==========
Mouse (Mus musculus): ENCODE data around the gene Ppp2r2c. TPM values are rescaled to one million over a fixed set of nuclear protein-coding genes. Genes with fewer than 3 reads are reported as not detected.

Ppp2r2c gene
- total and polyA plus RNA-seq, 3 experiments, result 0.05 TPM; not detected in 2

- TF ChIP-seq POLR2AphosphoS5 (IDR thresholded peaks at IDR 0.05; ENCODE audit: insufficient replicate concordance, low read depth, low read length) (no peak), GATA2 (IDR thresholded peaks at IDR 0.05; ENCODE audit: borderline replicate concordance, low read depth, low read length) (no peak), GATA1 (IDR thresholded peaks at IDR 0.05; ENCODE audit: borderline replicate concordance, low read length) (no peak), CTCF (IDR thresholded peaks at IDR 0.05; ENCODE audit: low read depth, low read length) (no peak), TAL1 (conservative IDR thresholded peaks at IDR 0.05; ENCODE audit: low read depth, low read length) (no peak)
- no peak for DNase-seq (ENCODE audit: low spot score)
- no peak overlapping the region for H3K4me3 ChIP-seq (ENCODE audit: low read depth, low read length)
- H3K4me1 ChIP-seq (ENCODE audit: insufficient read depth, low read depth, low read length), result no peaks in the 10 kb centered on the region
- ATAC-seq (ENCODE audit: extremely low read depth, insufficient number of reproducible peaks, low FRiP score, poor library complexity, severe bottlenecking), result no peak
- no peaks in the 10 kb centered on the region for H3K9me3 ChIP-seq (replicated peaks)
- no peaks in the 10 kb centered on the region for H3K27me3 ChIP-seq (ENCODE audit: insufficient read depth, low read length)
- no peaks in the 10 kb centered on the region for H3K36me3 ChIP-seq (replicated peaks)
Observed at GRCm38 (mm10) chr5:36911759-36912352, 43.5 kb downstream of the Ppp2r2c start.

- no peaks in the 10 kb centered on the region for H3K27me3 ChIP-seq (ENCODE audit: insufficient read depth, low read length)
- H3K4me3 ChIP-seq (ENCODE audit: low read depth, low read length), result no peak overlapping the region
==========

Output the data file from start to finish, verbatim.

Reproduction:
Mouse (Mus musculus): ENCODE data around the gene Ppp2r2c. TPM values are rescaled to one million over a fixed set of nuclear protein-coding genes. Genes with fewer than 3 reads are reported as not detected.

Ppp2r2c gene
- total and polyA plus RNA-seq, 3 experiments, result 0.05 TPM; not detected in 2

- TF ChIP-seq POLR2AphosphoS5 (IDR thresholded peaks at IDR 0.05; ENCODE audit: insufficient replicate concordance, low read depth, low read length) (no peak), GATA2 (IDR thresholded peaks at IDR 0.05; ENCODE audit: borderline replicate concordance, low read depth, low read length) (no peak), GATA1 (IDR thresholded peaks at IDR 0.05; ENCODE audit: borderline replicate concordance, low read length) (no peak), CTCF (IDR thresholded peaks at IDR 0.05; ENCODE audit: low read depth, low read length) (no peak), TAL1 (conservative IDR thresholded peaks at IDR 0.05; ENCODE audit: low read depth, low read length) (no peak)
- no peak for DNase-seq (ENCODE audit: low spot score)
- no peak overlapping the region for H3K4me3 ChIP-seq (ENCODE audit: low read depth, low read length)
- H3K4me1 ChIP-seq (ENCODE audit: insufficient read depth, low read depth, low read length), result no peaks in the 10 kb centered on the region
- ATAC-seq (ENCODE audit: extremely low read depth, insufficient number of reproducible peaks, low FRiP score, poor library complexity, severe bottlenecking), result no peak
- no peaks in the 10 kb centered on the region for H3K9me3 ChIP-seq (replicated peaks)
- no peaks in the 10 kb centered on the region for H3K27me3 ChIP-seq (ENCODE audit: insufficient read depth, low read length)
- no peaks in the 10 kb centered on the region for H3K36me3 ChIP-seq (replicated peaks)
Observed at GRCm38 (mm10) chr5:36911759-36912352, 43.5 kb downstream of the Ppp2r2c start.

- no peaks in the 10 kb centered on the region for H3K27me3 ChIP-seq (ENCODE audit: insufficient read depth, low read length)
- H3K4me3 ChIP-seq (ENCODE audit: low read depth, low read length), result no peak overlapping the region